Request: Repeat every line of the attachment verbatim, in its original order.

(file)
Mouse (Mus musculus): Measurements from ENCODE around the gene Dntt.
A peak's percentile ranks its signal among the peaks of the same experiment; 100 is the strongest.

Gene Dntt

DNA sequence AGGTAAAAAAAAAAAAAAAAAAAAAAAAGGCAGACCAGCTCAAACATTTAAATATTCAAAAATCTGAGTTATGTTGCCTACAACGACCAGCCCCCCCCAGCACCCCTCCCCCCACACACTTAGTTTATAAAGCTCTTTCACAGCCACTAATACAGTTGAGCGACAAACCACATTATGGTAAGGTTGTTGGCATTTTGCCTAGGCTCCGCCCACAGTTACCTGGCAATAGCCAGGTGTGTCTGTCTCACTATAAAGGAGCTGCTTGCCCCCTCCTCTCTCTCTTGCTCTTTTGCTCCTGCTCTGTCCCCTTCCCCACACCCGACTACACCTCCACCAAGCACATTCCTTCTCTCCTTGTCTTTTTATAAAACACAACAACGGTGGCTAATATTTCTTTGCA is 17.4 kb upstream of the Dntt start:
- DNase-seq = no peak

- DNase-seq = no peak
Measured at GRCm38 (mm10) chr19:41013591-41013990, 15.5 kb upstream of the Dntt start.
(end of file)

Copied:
Mouse (Mus musculus): Measurements from ENCODE around the gene Dntt.
A peak's percentile ranks its signal among the peaks of the same experiment; 100 is the strongest.

Gene Dntt

DNA sequence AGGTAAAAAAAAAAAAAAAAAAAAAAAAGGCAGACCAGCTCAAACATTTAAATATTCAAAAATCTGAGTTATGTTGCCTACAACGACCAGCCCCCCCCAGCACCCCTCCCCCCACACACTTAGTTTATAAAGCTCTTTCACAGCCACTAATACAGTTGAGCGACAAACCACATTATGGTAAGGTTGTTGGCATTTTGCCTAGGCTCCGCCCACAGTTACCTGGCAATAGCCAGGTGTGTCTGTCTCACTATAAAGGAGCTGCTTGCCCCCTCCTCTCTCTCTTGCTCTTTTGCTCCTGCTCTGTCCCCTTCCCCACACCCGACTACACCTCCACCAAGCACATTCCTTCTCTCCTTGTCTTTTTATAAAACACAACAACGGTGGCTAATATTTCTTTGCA is 17.4 kb upstream of the Dntt start:
- DNase-seq = no peak

- DNase-seq = no peak
Measured at GRCm38 (mm10) chr19:41013591-41013990, 15.5 kb upstream of the Dntt start.